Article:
In the wake of declining branch transaction volume, most analysts see a continuing, revised role for the branch. A consensus view is emerging that branches in the future must become more sales-oriented as teller visits wane.
Yet, what does this actually mean? After all, branches have always been opened and operated for the express purpose of obtaining new customers or capturing greater wallet share from existing ones. Moreover, financial institutions of all types have spent countless millions of dollars on merchandizing fixtures, architectural flourishes, and high-end finishes intended to enhance the sales performance of their existing branches. How will the next generation of sales-oriented branches differ from today’s?
Three Design Imperatives
Reduced transaction demand can be expected to have significant impacts on branch economics and operating practices — and therefore, on branch design, as well. In order to take advantage of the opportunities, when considering your next branch project, challenge your design team to accomplish these three tasks:
1. Design for a smaller staff.
Obviously, lower transaction volumes can be expected to result in fewer branch employees. However, capitalizing on this change will require moving beyond conventional branch design assumptions.
Historically, branches were designed primarily to accommodate a flood of teller transactions, in a setting devised to maximize security. The teller line, with its associated queuing area, was physically remote from the “platform” area and the staffing was completely separate. Most present-day branches perpetuate this basic scheme, creating discrete activity zones with isolated pockets of staff addressing separate streams of customer traffic. As transaction volume—and therefore, staffing—declines, this format becomes increasingly inefficient and outmoded.
In smaller branches, efficiency arises from increased flexibility in allocating limited staff resources. A team composed of cross-trained generalists, who can adapt “on the fly” to customer requests, is ideally suited to maximize customer satisfaction and capture sales opportunities. This staffing model thrives on ease of movement and effective communication among team members. An efficient small branch design supports this operating model by keeping staff members in close proximity.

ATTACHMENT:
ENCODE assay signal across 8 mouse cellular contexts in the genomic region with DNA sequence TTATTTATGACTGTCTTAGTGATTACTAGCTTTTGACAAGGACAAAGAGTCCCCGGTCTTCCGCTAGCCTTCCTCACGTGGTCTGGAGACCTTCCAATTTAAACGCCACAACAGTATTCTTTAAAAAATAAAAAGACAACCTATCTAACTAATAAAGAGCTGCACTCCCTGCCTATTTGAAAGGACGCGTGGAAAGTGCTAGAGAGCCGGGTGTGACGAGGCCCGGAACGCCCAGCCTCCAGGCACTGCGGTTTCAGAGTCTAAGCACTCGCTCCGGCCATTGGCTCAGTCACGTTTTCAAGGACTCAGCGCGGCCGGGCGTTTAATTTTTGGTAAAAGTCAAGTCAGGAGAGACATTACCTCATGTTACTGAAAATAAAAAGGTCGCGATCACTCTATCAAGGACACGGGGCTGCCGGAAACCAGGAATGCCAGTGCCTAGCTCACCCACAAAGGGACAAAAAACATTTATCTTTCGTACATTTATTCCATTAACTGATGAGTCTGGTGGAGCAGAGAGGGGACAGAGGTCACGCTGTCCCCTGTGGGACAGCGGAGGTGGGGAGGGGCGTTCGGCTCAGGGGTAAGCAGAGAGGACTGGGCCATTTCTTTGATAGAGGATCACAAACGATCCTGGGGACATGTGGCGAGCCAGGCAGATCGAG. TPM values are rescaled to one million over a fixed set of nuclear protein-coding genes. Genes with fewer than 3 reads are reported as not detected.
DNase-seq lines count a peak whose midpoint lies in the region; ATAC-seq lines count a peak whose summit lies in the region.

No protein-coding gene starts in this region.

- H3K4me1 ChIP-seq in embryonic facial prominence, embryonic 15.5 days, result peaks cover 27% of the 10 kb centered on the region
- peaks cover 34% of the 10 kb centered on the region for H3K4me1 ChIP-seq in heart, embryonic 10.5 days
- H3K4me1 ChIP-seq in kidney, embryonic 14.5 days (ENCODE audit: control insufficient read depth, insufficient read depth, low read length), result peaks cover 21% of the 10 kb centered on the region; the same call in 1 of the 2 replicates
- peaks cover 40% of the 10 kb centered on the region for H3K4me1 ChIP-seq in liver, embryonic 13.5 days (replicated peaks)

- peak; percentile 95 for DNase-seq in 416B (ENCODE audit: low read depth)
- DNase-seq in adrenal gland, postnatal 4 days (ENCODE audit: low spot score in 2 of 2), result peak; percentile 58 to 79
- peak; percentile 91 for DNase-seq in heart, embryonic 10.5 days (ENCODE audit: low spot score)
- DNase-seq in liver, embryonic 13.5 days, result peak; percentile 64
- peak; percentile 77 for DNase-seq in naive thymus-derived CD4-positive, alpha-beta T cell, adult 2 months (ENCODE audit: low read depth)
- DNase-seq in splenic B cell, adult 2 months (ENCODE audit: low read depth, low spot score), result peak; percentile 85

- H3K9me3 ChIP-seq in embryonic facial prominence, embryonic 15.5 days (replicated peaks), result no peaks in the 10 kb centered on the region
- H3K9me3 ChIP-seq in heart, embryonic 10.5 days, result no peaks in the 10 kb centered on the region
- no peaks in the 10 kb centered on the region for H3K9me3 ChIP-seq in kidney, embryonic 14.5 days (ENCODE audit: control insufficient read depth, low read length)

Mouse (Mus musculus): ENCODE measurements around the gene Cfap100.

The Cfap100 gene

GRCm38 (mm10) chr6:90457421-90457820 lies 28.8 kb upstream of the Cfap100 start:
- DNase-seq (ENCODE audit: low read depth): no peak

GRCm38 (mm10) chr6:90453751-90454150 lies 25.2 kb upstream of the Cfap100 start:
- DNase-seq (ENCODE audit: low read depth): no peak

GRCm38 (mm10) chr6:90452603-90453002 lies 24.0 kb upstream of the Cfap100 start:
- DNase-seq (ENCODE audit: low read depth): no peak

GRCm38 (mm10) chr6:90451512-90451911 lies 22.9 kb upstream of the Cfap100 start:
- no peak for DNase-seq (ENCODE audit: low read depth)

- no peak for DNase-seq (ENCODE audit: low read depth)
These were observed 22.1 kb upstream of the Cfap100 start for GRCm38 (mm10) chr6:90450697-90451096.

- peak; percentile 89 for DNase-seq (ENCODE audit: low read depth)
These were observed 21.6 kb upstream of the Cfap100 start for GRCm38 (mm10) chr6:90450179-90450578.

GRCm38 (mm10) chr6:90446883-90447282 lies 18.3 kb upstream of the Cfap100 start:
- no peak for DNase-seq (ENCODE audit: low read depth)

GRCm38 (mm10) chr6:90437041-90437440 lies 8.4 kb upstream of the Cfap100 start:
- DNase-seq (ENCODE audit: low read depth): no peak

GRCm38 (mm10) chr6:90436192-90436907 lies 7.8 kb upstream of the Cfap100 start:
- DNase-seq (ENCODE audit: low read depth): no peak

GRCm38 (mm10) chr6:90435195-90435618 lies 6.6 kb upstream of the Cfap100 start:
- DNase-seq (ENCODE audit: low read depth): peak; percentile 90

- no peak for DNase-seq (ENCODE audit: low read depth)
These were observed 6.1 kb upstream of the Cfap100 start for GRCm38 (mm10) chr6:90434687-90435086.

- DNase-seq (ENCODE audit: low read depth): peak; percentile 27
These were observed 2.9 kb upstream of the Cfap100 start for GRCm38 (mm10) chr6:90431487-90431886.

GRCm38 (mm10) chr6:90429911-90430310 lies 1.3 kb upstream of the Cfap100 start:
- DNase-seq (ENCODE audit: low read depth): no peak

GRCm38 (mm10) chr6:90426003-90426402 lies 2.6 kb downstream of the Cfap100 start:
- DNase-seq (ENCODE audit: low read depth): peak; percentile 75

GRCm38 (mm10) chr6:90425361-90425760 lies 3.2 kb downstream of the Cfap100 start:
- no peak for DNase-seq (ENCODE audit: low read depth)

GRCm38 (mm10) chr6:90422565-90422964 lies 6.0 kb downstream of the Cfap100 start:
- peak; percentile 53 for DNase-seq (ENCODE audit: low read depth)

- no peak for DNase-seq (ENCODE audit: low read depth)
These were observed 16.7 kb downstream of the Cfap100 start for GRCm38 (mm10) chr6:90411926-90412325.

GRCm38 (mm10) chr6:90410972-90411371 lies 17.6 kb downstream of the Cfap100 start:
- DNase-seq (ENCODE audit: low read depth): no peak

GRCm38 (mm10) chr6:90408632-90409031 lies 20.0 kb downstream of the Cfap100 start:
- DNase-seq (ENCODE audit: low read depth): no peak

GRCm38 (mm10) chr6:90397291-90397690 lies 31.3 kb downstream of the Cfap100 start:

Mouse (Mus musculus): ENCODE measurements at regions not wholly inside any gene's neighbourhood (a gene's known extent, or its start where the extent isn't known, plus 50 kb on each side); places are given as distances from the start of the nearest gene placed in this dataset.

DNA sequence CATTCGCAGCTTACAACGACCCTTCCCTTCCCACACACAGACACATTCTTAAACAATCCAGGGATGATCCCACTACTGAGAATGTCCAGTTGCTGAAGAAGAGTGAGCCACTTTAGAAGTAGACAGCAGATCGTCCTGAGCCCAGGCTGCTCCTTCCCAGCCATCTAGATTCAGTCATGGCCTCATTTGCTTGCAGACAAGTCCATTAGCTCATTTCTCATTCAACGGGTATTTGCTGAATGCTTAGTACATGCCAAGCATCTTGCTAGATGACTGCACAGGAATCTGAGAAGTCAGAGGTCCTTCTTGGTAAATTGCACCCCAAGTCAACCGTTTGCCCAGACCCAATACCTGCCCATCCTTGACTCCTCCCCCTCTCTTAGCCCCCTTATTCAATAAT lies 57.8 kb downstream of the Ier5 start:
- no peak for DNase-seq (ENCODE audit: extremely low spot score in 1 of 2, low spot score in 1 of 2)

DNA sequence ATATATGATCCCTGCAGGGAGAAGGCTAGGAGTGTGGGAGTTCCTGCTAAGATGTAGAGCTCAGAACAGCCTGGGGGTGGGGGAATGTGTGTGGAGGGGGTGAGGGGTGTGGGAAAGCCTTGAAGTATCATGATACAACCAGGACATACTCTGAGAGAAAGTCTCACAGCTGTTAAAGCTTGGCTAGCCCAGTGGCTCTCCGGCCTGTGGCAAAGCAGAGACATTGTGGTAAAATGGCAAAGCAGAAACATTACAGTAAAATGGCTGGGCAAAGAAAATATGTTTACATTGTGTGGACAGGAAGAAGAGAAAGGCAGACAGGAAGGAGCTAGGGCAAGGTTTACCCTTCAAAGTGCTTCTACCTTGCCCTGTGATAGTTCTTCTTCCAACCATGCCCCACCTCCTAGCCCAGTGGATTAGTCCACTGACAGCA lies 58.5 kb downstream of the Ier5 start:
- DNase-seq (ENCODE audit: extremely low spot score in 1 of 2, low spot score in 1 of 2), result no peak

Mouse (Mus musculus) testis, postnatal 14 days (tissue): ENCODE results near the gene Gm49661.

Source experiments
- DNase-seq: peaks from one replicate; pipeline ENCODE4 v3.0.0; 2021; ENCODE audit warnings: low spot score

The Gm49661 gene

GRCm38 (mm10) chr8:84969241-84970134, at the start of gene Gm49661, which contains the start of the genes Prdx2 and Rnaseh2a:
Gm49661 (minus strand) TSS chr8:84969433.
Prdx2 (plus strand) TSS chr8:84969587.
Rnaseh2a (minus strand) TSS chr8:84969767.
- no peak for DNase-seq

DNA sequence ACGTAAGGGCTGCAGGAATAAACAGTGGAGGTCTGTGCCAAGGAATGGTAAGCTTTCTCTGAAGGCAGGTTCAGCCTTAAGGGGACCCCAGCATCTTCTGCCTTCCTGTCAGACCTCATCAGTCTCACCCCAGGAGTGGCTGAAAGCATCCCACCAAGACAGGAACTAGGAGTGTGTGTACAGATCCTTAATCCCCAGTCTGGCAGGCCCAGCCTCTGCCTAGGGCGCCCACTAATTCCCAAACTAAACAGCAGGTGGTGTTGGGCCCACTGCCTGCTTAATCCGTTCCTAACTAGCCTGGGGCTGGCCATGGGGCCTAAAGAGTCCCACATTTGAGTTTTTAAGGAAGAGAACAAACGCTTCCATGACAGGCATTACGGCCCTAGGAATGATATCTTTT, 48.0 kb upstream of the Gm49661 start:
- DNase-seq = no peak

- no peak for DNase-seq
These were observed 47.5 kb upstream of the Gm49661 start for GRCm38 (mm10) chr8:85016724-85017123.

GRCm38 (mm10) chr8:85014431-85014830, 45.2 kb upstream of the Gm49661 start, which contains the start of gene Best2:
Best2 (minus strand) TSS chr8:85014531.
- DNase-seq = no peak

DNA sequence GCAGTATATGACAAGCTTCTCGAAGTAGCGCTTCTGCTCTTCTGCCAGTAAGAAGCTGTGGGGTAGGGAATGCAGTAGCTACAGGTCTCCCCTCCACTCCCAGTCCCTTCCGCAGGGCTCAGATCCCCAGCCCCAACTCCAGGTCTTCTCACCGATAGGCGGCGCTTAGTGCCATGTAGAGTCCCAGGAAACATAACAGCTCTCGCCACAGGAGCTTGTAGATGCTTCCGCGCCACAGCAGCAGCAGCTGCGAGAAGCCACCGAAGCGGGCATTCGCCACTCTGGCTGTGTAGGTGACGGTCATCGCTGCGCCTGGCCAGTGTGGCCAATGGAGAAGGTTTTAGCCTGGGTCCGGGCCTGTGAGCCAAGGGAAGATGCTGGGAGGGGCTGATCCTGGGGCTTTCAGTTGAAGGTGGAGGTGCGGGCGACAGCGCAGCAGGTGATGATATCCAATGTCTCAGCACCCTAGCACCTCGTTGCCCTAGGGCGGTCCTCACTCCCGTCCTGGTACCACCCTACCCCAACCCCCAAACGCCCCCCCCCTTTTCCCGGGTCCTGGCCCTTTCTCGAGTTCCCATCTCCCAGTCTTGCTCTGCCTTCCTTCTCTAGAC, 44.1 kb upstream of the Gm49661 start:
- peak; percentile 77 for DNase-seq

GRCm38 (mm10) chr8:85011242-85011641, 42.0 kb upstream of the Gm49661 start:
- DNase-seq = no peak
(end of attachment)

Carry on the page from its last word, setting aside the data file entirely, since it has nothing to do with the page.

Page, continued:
Image from Branch Development Group
2. Set aside tired analogies.
Ironically, one impediment to a truly sales-oriented branch could be an overly literal effort to make branches operate like, or look like, retail stores. Analogies to retailing can be useful, especially in helping to pose questions or challenge assumptions. But where the analogy departs from the reality of your business model, it can prove counterproductive.
Consumers do not consider your services to be products. They do not come to the branch to shop. They come to get something accomplished. A good customer experience hinges on how well this interaction is accomplished. Sales opportunities are imbedded within the service request and your best avenue to enhanced sales is improved dialogue.
To the extent that signage or merchandizing promotes inquiry and dialogue it has value. But outdated concepts, such as “putting the milk in the back of the store” have little basis in reality—for you or your customer—and should be retired. Instead, focus on developing answers to the real question of how the branch environment can be shaped to promote successful interactions between customers and sales-capable staff.
Image from Branch Development Group
3. Establish cost control as a first-order goal.
Too many branch designers resent cost parameters as a constraint on their ability to create effective retail environments. Yet, a correlation between expensive branches and sales success remains speculative at best.
Good design practice begins with an understanding of the business case for the branch and the financial dynamics underlying it. As transaction activity moves to other channels, operating expenses and capital costs per branch need to be driven lower. Lower staffing costs are a start, but reduced square footage, alternative finishes, and other tactics such as leasing rather than owning could all be part of a new lower-cost approach. Your design team needs to accept the search for these solutions as a top priority.
New branches can, and should, achieve improved sales focus as transaction volume declines. Success will come only if you are willing to ask your design team to find appropriate new solutions.
Tim Ryan is an architect and business consultant. He has been advising financial institutions on branch design for more than 25 years. As managing partner of Branch Development Group, Tim is responsible for the company's branch design work and client consulting.
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